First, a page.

Through the wonders of electronic mail, I was able to have a conversation with Tarell Alvin McCraney, the author of “In the Red and Brown Water.” For a prolific playwright, I found him to be a man of relatively few words, but I was able to get some more details from exactly the kind of mind that earned a MacArthur Fellowship Genius Grant.
McCraney was born in 1980 in the Liberty City area of Miami, Fla. He attended New World School of the Arts High School, earning an Exemplary Artist Award. After high school, he studied at the Theater School at DePaul University in Chicago, receiving the Sarah Siddons Award and a BFA in acting. Beyond college, Tarell attended the British-American Drama Academy (BADA) at Oxford, studying Shakespeare. But his education didn’t stop there. From the Yale School of Drama, he earned an MFA in playwriting, along with its Cole Porter Award.
With this impressive background, doors opened for him, including Chicago’s Northlight and Steppenwolf Theater companies. I asked him how this opportunity has made him a better playwright, and he responded, “Being an ensemble member at Steppenwolf allows me the freedom to write for a company of actors, directors and artists that I know, love and trust.”
Among his theatrical influences, he lists such acclaimed playwrights as John Guare, August Wilson, Lynn Nottage, Amy Herzog, Arthur Miller, Anton Chekov and Katori Hall. With Tarell’s impressive lineup of written works, he undoubtedly appears on the inspiration lists of many young playwrights himself.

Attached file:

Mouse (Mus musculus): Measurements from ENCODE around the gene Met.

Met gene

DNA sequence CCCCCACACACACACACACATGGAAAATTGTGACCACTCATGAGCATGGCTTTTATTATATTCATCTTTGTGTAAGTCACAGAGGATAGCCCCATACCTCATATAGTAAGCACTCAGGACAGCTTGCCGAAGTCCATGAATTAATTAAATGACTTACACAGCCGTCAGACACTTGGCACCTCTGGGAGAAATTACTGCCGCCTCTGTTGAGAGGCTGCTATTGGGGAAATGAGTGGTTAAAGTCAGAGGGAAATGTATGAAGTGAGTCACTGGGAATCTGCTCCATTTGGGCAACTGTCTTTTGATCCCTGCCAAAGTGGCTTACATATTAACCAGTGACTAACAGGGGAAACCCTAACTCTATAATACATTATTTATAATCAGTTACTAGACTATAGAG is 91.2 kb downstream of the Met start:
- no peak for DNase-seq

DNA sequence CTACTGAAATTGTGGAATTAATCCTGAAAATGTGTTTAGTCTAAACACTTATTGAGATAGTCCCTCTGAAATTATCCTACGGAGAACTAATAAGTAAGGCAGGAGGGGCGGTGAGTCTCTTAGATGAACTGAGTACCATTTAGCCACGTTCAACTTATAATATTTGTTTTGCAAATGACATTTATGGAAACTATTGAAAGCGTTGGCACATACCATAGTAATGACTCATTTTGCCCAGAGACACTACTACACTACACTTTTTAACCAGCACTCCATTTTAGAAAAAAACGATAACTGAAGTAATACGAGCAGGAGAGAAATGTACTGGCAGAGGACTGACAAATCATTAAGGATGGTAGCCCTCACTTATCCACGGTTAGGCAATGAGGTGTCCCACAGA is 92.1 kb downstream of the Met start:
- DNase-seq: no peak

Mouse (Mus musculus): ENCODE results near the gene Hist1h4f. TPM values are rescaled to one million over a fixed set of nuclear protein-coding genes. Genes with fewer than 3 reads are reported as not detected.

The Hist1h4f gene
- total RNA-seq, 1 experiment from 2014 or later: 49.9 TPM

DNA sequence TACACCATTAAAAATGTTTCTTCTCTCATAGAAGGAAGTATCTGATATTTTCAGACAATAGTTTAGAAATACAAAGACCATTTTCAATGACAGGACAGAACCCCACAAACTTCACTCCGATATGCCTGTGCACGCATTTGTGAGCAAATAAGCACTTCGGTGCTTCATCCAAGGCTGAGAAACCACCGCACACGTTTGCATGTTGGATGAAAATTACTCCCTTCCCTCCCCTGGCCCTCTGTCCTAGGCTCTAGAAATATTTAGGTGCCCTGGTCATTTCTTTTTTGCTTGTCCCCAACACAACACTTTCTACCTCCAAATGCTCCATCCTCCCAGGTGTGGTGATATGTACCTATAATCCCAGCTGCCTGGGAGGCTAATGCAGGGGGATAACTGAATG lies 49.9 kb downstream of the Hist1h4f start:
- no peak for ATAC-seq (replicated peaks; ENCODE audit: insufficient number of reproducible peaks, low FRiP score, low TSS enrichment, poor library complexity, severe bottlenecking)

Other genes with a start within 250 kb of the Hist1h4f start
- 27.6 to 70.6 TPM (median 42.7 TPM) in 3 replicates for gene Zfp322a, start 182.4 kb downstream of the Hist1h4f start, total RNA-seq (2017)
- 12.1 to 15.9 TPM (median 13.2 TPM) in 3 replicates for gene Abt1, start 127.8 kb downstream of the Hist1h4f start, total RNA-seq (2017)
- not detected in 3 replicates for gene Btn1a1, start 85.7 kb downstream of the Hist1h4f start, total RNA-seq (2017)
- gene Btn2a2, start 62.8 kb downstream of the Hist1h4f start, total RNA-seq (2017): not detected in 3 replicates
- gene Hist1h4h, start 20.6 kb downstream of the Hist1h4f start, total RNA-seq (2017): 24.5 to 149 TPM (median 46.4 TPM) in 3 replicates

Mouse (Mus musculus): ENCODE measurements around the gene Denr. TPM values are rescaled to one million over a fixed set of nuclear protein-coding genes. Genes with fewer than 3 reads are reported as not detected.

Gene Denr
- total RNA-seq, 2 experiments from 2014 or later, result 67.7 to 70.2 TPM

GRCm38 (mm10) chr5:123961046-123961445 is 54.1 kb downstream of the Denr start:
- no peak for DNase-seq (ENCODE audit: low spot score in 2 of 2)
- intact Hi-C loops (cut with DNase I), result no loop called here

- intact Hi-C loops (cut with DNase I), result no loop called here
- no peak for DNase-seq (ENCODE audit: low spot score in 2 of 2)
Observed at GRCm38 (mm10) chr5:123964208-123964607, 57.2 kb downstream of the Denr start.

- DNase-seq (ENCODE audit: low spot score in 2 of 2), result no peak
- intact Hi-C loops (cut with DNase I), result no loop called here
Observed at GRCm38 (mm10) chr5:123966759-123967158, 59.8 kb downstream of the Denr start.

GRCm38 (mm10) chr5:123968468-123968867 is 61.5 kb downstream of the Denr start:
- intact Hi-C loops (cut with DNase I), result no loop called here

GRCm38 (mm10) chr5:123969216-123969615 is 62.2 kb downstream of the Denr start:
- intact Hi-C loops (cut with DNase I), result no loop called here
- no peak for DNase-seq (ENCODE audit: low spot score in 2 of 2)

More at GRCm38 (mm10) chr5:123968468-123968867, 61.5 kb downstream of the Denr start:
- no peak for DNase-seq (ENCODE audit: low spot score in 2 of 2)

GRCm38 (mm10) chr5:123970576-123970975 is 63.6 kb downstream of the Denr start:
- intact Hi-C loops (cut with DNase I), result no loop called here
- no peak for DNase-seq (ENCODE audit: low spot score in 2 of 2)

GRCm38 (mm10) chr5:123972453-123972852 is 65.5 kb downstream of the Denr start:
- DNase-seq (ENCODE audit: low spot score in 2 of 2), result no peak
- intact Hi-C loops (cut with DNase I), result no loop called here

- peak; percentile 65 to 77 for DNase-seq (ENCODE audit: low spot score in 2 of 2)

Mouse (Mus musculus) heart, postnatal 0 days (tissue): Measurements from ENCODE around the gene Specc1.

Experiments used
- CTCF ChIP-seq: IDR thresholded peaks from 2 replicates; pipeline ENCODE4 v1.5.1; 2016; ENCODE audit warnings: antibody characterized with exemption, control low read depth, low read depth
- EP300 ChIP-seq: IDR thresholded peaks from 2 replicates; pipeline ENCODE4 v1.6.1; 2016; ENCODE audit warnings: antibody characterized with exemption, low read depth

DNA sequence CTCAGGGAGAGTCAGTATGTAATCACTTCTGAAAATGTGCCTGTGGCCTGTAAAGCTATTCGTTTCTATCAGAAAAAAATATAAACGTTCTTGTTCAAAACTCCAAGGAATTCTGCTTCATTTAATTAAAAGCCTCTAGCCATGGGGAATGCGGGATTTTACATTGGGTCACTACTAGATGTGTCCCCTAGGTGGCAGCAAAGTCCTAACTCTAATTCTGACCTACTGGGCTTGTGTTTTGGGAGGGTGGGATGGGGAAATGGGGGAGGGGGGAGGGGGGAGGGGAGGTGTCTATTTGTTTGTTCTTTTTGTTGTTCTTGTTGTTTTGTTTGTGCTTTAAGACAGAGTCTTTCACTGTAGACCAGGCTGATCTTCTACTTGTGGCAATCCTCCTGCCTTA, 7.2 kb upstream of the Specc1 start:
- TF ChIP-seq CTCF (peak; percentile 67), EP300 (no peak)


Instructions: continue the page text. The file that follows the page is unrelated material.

In addition to “In the Red and Brown Water” (part of his “Brother/Sister Plays” trilogy), Tarell is the author of “Head of Passes,” “Choir Boy,” “American Trade,” “Without/Sin,” “Wig Out!” and “Run, Mourner, Run.” He also co-authored “The Breach,” a story of post-Katrina New Orleans.
I wondered what led him to choose rural Louisiana as the setting for “In the Red and Brown Water,” and his answer surprised me: “I didn’t. I placed it near the bayou, and everyone assumed that’s where it was, so I said sure, it can take place there.”
When I referred to McCraney’s storytelling style as groundbreaking, he was quick to remind me, “The employ of story theater in my work is not a new theatrical device. The form has been used in theater practice from Peter Brook to Noh. It allows the actors to tell the story directly to the audience and allows them to experience the movement of the story together rather than in two separate spaces.”
Having worked as a writer, actor, and director, Tarell observes, “Theater work is collaborative; it’s important to know what your collaborators do in service of the work.”
The interviewer got himself interviewed when I asked Tarell what he’d say to H-T readers to encourage them to come see his play. He replied, “Do you like the play?” (That’s a yes from me, by the way.) “You know your readers better than I do. What would you say to one of them if they said, ‘Red and Brown Water? About impoverished people in the South? Why should I see it?’ What would you say to them? Are they interested in stories about places far away yet right next door? Are they inspired by people who seemingly are different to them, yet somehow dealing with the same desire to love, live and thrive? To be honest, I hope I have put my best creative efforts inside the play rather than the pitch to see it.”
Reprinted with permission from The Herald Times. Story Link